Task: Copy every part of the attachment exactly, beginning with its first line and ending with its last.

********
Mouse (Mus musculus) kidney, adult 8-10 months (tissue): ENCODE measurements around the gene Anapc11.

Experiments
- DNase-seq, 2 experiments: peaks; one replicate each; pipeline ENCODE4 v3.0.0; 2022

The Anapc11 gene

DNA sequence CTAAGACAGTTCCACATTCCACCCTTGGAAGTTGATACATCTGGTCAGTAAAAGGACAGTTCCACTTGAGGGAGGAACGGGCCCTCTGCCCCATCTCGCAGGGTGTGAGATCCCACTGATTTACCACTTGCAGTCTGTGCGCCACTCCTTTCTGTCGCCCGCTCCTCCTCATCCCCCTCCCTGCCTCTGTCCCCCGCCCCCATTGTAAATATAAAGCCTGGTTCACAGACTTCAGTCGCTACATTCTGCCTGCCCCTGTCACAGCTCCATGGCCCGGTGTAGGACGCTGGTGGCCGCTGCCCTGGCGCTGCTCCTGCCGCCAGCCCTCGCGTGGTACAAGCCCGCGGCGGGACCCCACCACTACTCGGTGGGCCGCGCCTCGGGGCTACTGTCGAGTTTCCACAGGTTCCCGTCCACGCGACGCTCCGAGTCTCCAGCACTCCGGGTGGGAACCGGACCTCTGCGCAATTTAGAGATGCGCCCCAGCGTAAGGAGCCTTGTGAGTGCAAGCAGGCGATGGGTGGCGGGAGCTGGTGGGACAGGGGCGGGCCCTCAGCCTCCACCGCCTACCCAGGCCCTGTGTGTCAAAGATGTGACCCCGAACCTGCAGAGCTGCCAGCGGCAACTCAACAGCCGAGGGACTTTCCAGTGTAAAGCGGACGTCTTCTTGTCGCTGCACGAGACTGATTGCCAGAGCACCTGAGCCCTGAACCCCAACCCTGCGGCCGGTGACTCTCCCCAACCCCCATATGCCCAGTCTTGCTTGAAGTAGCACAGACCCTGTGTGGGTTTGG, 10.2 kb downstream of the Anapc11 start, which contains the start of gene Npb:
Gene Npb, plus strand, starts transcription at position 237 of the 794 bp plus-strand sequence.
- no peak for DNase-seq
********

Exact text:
Mouse (Mus musculus) kidney, adult 8-10 months (tissue): ENCODE measurements around the gene Anapc11.

Experiments
- DNase-seq, 2 experiments: peaks; one replicate each; pipeline ENCODE4 v3.0.0; 2022

The Anapc11 gene

DNA sequence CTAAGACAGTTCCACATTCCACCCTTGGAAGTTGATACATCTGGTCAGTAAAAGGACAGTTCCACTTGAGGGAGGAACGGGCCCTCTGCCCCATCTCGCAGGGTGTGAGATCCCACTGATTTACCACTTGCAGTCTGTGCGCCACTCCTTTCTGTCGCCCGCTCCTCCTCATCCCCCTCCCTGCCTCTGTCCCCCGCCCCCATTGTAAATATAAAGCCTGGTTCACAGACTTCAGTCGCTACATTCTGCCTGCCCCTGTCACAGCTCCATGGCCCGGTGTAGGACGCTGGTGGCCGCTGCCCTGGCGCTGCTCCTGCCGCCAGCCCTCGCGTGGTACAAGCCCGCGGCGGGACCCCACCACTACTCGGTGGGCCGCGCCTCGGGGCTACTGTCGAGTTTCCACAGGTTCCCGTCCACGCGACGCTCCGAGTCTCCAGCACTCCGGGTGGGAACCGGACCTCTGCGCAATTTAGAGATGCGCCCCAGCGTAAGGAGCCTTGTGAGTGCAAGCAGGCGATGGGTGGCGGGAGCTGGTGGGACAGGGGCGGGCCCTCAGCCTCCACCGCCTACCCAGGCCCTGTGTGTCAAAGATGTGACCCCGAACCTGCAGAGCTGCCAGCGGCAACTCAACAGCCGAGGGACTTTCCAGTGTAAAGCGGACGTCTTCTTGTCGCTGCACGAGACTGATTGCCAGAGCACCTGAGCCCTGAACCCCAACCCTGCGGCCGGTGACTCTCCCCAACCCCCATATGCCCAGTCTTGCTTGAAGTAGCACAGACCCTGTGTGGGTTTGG, 10.2 kb downstream of the Anapc11 start, which contains the start of gene Npb:
Gene Npb, plus strand, starts transcription at position 237 of the 794 bp plus-strand sequence.
- no peak for DNase-seq